If you've been to one of this year's assortment of trade shows, user conferences or IRS Forums, you can't help but be impressed with the competence and talent among the vendors purveying their software, hardware and integrated solutions.

Even in a maturing industry such as tax preparation, companies are building on past success, adding bells and whistles and advancing new technology to make life easier for the professional. The reason? Competition. It's what keeps us all honest. And it's why so many world and Olympic records were set at the Beijing games.

Yet in the tax and governance world there's a lot of anti-competitive behavior because legislators and bureaucrats think that tax revenue is part of a zero sum game: by chasing every dollar and closing every "loophole," they'll raise enough revenue to pay for their pet projects and other pork. They've never heard of killing the goose that laid the golden egg. Add to this the SOX tax (the tremendous cost of complying with its requirements), and you get an ecosystem particularly hostile to business in general and innovative startups in particular.

The effects are real. Last quarter was the first in 30 years that not a single company backed by venture capital went public in the U.S., according to The Wall Street Journal. There are many reasons for this, but tax and overregulation are among them.

Even the Organization for Economic Cooperation and Development, for years at odds with the U.S. for its favorable attitudes toward U.S. firms selling overseas, sees the point. It just issued a scathing criticism of Finland for driving its best and brightest individuals overseas due to Finland's high taxes, resulting in less competitiveness in the IT sector. And Brussels, the seat of much of the European Union bureaucracy, has come up with a novel idea to attract investment to Belgium: the notional interest deduction.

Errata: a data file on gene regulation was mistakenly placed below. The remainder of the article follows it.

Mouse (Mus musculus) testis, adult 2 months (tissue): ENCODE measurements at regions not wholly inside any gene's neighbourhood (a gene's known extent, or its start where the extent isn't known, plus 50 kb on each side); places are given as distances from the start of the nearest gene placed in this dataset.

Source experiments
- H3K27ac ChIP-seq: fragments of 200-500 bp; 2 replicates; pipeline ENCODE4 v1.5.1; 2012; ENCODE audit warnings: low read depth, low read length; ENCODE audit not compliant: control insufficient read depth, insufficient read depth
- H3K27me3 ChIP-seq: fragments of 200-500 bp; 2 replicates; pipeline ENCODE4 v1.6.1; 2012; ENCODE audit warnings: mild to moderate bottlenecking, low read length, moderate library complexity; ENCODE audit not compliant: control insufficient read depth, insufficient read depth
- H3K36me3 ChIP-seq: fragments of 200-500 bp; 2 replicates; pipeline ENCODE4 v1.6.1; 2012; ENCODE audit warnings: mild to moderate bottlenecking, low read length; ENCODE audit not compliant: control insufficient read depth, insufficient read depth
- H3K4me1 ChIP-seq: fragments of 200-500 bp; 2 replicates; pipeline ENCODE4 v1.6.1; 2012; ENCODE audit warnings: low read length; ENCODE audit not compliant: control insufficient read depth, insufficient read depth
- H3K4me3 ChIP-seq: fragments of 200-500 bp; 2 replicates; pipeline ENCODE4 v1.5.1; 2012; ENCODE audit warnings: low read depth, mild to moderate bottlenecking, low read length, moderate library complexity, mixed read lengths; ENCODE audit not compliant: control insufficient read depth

The idea of the notional interest deduction is to allow companies that use their own equity for investments to deduct a fictitious interest amount from their tax base. The principle is to reduce tax discrimination between debt financing and equity financing, in effect lowering the corporate tax rate on all companies and strengthening their financial position by increasing their equity. And, importantly, it applies to Belgian branches of foreign companies, in addition to Belgian companies.

The recently created OFP - organization for financing pensions - is another example of Belgium moving aggressively to attract foreign funding. It is a separate legal entity that can be created simply by adopting bylaws in compliance with a governance structure that divides operational and oversight responsibilities.

There is no requirement that the employer be located in Belgium, nor even that at least one pension plan operated by the OFP apply to Belgian workers. A multinational group with no company basis in Belgium may nevertheless set up a pan-European or international pension fund in Belgium.

The point is that making it harder to do business results in a loss of business and less revenue in the long run, while enlightened tax policy and governance requirements result in more business and more revenue. After all, we're competing with the rest of the world, not just ourselves.

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